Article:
Tracking down contaminated food has is a messy affair, sometimes taking retailers and food companies months to learn exactly what products they need to pull from store shelves.
Thanks to technology originally designed to monitor cryptocurrency, Yiannas’ vision is closer to becoming a reality—something that could put a significant dent in the number of foodborne illnesses that occur every year.
It’s part of a new program in which IBM is partnering with Walmart, Nestlé, Dole, Tyson Foods, Kroger, and others, to use blockchain technology to track food throughout the complex global supply chain.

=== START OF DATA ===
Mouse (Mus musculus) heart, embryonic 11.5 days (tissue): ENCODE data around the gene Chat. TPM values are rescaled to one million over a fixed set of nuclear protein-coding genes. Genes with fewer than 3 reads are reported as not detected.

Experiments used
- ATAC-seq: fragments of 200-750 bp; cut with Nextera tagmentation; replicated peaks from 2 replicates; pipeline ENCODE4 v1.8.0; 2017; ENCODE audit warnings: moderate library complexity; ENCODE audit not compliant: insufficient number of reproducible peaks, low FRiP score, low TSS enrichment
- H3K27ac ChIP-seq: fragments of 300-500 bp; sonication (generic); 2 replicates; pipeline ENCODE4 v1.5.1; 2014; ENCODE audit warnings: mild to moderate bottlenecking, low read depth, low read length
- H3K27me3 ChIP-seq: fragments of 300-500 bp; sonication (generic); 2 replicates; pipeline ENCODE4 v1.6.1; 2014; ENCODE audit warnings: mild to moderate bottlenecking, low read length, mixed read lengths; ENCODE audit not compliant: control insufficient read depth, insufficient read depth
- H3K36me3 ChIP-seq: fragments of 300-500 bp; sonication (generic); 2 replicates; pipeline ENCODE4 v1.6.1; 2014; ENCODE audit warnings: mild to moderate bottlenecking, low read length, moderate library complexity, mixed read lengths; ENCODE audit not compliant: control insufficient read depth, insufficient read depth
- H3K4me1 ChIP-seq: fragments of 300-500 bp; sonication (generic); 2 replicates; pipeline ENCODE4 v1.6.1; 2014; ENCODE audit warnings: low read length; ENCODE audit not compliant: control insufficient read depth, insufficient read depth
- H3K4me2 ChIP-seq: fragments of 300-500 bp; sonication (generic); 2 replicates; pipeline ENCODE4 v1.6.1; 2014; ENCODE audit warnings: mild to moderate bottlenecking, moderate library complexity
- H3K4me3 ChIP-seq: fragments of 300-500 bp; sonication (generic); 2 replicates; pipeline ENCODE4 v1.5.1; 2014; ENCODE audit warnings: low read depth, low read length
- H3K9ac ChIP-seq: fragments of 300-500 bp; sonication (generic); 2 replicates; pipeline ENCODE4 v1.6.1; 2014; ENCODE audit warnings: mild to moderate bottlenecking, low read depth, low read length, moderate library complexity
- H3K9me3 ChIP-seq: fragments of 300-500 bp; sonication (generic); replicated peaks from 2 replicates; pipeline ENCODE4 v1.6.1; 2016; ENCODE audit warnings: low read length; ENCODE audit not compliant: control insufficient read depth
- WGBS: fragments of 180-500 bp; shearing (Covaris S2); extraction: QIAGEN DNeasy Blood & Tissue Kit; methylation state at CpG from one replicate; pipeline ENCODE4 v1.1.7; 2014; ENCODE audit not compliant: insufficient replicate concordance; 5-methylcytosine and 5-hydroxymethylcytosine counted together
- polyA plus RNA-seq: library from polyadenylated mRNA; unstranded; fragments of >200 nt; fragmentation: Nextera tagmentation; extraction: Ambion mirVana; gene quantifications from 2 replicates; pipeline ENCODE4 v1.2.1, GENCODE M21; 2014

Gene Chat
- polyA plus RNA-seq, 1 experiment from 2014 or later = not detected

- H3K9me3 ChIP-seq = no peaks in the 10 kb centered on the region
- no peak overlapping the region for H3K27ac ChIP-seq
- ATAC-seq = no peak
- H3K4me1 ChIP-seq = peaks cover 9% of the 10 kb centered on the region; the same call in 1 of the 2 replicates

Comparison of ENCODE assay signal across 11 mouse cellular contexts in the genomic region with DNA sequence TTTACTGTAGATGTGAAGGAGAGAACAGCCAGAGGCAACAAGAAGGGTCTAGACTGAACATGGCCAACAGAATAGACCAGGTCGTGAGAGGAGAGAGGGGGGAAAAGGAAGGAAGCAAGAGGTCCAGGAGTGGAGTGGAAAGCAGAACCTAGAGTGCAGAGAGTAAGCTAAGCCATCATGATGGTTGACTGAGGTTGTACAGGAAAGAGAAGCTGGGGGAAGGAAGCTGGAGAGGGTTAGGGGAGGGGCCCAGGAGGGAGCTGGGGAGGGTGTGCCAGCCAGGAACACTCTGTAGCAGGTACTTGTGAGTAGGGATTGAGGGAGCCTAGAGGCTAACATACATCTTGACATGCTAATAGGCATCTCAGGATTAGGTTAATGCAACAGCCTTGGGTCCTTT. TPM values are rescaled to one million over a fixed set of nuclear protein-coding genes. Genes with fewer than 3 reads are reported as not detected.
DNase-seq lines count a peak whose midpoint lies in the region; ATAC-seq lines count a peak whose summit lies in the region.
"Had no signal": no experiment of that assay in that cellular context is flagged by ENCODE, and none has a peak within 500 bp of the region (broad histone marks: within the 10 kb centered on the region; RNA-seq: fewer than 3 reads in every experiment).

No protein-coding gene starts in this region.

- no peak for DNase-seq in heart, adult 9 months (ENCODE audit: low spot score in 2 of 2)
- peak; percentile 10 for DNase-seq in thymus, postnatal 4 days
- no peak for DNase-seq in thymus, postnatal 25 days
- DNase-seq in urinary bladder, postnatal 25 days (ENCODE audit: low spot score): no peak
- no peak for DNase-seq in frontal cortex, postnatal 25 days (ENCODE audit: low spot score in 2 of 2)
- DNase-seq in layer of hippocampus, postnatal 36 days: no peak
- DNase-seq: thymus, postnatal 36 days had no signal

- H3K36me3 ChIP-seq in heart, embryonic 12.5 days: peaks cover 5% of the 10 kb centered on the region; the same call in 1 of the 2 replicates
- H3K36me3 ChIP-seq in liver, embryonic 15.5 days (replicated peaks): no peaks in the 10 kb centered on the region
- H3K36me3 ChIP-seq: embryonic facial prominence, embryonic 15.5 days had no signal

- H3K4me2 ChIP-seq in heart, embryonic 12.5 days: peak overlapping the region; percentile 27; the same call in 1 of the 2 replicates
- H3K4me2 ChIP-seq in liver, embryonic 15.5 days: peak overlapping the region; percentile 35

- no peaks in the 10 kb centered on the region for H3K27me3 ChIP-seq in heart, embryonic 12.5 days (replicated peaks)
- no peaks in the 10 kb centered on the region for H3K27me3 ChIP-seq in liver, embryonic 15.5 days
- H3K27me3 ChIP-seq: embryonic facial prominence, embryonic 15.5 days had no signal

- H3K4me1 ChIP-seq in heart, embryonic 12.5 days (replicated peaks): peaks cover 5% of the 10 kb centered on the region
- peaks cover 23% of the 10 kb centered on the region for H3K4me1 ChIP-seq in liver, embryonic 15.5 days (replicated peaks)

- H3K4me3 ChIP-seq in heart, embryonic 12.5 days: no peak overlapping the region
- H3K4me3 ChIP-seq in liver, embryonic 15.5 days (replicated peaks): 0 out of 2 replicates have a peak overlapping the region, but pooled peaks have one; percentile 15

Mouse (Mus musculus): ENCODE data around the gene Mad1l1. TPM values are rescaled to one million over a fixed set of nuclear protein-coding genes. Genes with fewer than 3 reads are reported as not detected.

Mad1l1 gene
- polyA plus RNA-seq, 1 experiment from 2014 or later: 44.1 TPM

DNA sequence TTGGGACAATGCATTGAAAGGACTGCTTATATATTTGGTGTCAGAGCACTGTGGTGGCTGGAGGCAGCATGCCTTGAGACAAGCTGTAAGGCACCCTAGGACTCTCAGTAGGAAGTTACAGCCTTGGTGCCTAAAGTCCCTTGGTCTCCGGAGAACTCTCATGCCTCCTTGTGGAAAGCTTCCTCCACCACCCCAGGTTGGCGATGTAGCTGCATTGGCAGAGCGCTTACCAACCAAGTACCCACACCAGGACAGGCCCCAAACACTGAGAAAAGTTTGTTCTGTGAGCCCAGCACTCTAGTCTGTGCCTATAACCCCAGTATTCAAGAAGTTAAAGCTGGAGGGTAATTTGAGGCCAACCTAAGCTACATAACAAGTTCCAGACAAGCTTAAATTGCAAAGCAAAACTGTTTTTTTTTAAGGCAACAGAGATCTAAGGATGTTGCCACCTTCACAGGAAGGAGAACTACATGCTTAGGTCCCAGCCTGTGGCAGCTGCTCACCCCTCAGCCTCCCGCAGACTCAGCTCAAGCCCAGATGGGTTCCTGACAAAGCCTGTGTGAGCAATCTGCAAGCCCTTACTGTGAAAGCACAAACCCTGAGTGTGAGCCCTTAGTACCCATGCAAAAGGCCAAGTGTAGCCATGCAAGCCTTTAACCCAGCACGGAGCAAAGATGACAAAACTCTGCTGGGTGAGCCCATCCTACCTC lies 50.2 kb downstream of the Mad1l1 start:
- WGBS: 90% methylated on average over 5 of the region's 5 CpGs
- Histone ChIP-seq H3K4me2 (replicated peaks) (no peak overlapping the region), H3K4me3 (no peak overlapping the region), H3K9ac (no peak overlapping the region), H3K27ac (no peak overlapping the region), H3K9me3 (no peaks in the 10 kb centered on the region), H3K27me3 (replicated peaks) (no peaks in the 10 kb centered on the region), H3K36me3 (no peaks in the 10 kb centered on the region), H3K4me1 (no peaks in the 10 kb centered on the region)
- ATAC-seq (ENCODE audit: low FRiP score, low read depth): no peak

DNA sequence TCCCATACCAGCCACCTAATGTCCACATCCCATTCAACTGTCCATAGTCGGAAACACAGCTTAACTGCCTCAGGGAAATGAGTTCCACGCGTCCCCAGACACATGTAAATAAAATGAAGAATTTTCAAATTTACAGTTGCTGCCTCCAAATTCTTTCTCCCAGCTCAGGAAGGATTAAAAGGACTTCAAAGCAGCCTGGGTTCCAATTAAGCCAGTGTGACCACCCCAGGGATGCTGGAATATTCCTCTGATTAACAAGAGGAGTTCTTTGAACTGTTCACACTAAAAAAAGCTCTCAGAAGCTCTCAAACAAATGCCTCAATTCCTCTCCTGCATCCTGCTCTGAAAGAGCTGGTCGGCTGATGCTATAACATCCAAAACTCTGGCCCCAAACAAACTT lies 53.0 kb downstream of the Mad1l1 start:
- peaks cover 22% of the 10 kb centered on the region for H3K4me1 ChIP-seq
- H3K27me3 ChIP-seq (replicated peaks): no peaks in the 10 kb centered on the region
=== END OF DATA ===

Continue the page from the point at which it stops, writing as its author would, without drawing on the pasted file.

Massive companies putting pressure on suppliers to use blockchain will migrate a huge swathe of the food world into one organized system.
Walmart has been using a pilot version of the technology, showing how blockchain can be expanded beyond the financial, health care, and natural resources sectors to be applied to the foods that consumers interact with every single day. Coupled with companies’ efforts to stop food-borne illnesses early on, this could signal a major moment in how humans keep the food system in check.